DCM’s David Chao On Investing In China, And VR, And, Oh, Hey, Cannabis

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DCM Ventures, the early-stage, cross-border venture firm, has scored many hits by sticking it out in China since nearly its 1996 founding, even as many competing firms – because they were unable or unwilling to invest the time in local relationships – have come and gone.

Among the many China-based companies backed early on by DCM are Renren, Dandang, and Vipshop, all of which held highly successful IPOs and have since grown into far bigger outfits. Vipshop, for example, went public in 2012 with a market cap of $600 million. Today it’s valued at $8.4 billion.

Still, even DCM cofounder David Chao acknowledges that right now, investing in the country has more than a few challenges. Yesterday, we chatted about the current turmoil there, as well as where Chao plans to focus more of his attention this year.

TC: Happy New Year. Also, how nervous are you about what’s happening China right now? You spend a considerable amount of your time there still, don’t you?

DC: I spend between 30 and 40 percent of my time there. Look, there’s a definite slowdown, but I do think the world is a bit too jumpy. You’re talking about an economy – the second largest in the world — that’s still growing 6 to 7 percent annually, compared with a lot of developed countries like the U.S. and Japan that are barely growing. Also, if you look at Japan or the U.S., when it went through a recession over the last 10 years, we lowered our interest rates and we pumped a lot of money into the economy through [quantitative easing]. Meanwhile, China has a lot of room still to lower its interest rates. It has a lot of macro cards left to play.

TC: So its slowdown is overblown, in your view?

DC: There’s no question that it has hit a hew phase. For a decade, it was growing at 10 percent. Now it’s 6 or 7 percent. Of course you’re going to feel a slowdown. Labor costs in major cities are rising rapidly. A good programmer or engineer in Beijing used to cost a quarter of a Silicon Valley engineer and now, arguably, for junior employees, it’s maybe 80 percent. A lot of areas, including smart phones, are also slowing down in terms of penetration. Even still, I think these market jitters are exaggerated.

TC: What about valuations? There are still enormous deals being announced out of China. Are you still shopping as actively there?

DC: The last two years, there was a bubble in the U.S., China, Japan, and even Korea. It’s kind of unusual to have all go through a bubble at the same time, but it was all growing overheated.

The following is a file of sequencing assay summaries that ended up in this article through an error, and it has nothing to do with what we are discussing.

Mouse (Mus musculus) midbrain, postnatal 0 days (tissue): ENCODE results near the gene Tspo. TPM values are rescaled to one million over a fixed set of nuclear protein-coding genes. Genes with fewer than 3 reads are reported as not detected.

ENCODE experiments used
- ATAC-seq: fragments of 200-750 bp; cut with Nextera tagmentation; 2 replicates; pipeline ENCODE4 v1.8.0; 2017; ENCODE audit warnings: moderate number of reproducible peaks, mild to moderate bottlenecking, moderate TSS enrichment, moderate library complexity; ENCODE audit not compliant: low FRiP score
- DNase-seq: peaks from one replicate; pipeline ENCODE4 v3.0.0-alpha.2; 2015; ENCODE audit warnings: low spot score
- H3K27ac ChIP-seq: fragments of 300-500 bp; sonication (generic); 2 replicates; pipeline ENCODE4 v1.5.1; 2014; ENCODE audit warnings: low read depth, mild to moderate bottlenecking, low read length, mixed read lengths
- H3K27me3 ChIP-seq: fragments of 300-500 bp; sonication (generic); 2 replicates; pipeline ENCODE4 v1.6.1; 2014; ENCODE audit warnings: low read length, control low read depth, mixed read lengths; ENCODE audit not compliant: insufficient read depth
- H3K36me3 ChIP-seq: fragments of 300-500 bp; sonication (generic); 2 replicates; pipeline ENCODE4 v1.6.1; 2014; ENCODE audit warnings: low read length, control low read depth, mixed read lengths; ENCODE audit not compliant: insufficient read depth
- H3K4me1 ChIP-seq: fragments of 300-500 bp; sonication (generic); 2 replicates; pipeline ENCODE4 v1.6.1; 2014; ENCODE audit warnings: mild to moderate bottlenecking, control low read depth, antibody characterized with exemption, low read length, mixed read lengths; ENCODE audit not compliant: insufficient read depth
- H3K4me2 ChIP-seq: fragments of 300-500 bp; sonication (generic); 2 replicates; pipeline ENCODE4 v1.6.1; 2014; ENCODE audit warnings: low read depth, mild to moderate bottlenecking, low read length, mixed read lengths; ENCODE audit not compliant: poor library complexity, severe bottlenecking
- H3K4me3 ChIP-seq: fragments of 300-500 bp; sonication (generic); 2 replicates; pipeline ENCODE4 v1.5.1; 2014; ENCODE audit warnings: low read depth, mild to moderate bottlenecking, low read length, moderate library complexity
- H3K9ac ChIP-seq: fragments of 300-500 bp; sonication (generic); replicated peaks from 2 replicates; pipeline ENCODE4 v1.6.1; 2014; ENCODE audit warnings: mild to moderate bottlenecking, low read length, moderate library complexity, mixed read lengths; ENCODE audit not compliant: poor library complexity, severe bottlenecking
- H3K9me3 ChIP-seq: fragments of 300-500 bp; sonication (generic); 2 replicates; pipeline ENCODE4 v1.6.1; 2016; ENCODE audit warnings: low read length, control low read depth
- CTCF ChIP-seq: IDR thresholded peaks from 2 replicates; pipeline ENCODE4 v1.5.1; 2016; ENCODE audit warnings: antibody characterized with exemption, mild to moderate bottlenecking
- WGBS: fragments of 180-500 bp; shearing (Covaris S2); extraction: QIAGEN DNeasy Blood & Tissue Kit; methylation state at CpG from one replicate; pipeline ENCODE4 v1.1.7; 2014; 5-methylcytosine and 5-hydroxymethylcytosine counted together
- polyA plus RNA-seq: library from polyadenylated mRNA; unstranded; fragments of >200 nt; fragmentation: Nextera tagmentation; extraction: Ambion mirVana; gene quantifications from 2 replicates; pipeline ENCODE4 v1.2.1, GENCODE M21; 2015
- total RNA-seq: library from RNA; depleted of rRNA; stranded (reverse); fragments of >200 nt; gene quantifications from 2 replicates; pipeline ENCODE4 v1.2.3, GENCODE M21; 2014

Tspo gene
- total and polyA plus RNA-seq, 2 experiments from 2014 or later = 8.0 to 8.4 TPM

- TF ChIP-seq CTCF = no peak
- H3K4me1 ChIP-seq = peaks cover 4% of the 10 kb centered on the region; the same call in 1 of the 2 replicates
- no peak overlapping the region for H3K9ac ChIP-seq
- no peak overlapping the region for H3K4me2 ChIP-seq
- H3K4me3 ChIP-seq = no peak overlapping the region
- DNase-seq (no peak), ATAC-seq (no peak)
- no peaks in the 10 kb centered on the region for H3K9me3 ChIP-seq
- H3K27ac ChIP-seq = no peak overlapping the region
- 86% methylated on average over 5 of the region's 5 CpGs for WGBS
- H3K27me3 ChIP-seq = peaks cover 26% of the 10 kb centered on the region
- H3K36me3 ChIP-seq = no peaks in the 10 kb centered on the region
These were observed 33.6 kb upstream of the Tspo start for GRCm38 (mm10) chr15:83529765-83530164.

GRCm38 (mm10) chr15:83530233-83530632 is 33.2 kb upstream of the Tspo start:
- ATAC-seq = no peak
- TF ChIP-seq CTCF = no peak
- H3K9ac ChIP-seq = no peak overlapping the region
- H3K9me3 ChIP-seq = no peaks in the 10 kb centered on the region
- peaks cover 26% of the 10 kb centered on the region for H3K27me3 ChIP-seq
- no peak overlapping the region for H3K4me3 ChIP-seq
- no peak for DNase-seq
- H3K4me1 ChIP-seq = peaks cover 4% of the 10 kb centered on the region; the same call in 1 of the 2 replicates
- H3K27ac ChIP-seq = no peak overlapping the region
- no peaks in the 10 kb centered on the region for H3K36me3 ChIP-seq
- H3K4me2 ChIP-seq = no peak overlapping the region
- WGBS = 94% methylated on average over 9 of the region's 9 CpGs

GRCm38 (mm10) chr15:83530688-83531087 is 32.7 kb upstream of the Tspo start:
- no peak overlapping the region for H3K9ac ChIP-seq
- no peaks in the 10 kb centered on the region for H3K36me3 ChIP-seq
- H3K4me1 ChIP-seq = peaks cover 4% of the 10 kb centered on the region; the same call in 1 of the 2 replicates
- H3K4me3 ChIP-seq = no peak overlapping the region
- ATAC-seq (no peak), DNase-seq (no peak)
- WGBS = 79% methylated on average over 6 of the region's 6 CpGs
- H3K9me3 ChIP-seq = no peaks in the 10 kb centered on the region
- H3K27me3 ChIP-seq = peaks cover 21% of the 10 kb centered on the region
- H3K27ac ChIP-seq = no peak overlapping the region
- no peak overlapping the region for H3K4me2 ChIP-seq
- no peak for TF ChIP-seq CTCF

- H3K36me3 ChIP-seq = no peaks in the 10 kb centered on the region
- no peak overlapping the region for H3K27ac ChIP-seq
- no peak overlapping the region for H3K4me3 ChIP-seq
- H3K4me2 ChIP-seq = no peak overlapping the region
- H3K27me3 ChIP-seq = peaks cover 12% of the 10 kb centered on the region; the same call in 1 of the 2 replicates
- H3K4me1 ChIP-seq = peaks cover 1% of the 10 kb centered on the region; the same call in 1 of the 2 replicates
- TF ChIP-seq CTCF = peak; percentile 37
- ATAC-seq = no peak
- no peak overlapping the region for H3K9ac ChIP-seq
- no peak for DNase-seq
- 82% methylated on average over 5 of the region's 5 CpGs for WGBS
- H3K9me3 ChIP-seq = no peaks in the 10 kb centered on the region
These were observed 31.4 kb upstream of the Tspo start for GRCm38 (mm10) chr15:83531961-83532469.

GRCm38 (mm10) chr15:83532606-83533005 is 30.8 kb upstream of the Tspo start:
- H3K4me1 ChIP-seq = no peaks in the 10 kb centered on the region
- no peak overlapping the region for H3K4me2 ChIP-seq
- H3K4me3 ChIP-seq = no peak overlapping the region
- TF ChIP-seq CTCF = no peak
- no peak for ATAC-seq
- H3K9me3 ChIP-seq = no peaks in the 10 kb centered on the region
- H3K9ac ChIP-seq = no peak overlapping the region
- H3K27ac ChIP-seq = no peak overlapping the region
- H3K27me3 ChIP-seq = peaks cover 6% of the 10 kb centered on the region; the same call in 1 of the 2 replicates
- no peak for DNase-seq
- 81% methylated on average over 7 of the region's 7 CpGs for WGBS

A lot of the financing announcements that you’re seeing now were probably deals that got done in September or October of last year and finally closed. In the U.S., you’ve had these companies going public below their private market price, and in China, there’s kind of a similar phenomenon going on in the later-stage market where people are much more cautious about paying into high-priced rounds. A lot of the term sheets that were out in Q4 haven’t closed, and there’s been a lot of pricing negotiations going on.

In terms of harvesting, it’s a little tougher right now. But we stick to our knitting. We’re still investing in [regional] seed and Series A deals and new companies.

TC: What else are you investing in, or planning to invest in?

DC: VR is a new platform that was underrated for a long time and is finally coming to fruition. [Our investment in] Matterport in the real estate space [it creates 3D visualizations of physical spaces] is doing well.  Everybody is making cheap VR machines, like Google. The smart phone guys are making their products adaptable to VR. It’s going to go from an esoteric technology to something real and usable and I think it has a much better upside than any platform to come out in the last two years.

TC: Is it still largely a U.S phenomenon?

DC: The hardware is being manufactured in Asia but the applications, the newest greatest developments, are happening in the U.S.

That said,  I think China and Japan will catch up quickly because the killer app will probably be games and these vertical solutions [like Matterport’s] and movie-like content, and a lot of that will start to be produced worldwide, just like mobile apps were produced worldwide.

TC: What other than the budding VR ecosystem are you tracking? 

DC: Cannabis. California is about 50 percent of the U.S. market, and a ballot that would legalize the recreational use of marijuana for adults in California will most likely pass in November, just like in Colorado, and we see a whole new economy growing around that.

Just like you have smart phones, you’ll have certain vaporizers and other hardware that will be easy to use. Like you have VitaminWater and soft drink brands, you’ll have cannabis brands. There hasn’t been a lot of investment so far; people have been conservative because of the nature of how it would be perceived, but come November, a new world will open up.